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Abstract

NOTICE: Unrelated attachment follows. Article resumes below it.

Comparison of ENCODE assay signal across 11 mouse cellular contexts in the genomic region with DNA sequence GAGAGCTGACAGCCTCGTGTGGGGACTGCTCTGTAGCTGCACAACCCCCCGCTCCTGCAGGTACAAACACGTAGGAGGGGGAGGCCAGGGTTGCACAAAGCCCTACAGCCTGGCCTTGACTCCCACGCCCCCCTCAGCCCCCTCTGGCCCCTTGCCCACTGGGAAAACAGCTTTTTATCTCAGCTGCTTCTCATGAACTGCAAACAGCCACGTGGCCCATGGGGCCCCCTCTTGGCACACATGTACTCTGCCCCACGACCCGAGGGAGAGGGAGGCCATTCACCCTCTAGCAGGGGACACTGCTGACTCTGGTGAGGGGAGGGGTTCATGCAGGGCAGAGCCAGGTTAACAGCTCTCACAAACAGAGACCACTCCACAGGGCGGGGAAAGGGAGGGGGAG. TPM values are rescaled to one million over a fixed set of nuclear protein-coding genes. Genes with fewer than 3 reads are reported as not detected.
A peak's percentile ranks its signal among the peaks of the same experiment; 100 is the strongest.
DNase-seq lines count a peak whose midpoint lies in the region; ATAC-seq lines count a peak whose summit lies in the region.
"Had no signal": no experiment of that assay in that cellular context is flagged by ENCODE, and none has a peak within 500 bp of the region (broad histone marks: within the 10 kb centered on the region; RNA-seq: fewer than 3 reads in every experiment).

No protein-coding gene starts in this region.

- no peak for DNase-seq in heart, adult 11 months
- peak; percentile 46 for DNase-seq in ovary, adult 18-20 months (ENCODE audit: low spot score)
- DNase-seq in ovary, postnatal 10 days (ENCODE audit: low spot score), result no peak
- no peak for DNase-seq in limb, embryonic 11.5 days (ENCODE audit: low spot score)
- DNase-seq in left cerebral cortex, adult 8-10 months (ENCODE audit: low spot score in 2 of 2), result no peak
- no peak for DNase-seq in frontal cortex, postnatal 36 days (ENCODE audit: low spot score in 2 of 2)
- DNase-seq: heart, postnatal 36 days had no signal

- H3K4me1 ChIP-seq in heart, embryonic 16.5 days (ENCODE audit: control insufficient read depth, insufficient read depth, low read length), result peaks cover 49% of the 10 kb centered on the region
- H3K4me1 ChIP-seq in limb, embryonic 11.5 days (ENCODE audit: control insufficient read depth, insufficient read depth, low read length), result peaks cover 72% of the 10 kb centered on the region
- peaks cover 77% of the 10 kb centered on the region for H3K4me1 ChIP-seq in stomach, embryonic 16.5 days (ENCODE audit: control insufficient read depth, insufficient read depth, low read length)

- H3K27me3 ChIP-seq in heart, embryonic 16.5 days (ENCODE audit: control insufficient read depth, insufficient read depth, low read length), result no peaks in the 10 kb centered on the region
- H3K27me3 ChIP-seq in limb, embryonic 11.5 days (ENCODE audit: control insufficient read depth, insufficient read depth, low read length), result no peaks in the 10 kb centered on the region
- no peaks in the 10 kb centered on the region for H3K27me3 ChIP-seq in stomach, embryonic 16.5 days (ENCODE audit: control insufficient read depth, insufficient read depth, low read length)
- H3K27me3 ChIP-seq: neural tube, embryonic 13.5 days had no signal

Published research on credit counseling and mortgage termination is surprisingly scarce, despite substantial growth in this industry. While the purpose of counseling is to help low-income borrowers to handle better debt, and thus prevent default, counseling could also improve these borrowers understanding of their financial positions and thus affect prepayment. This paper shows that evaluations of counseling programs with a narrow focus on default may miss an important effect that counseling may have on prepayment. We use a competing risks framework to study the effects on both default and prepayment of a counseling program implemented in several Mid-West states. Our results indicate that the default hazard was not lower for the graduates of the counseling program but that the prepayment hazard was higher. Overall, counseling seems to affect lenders’ profits but the net effect should be evaluated both in terms of prepayment and default.

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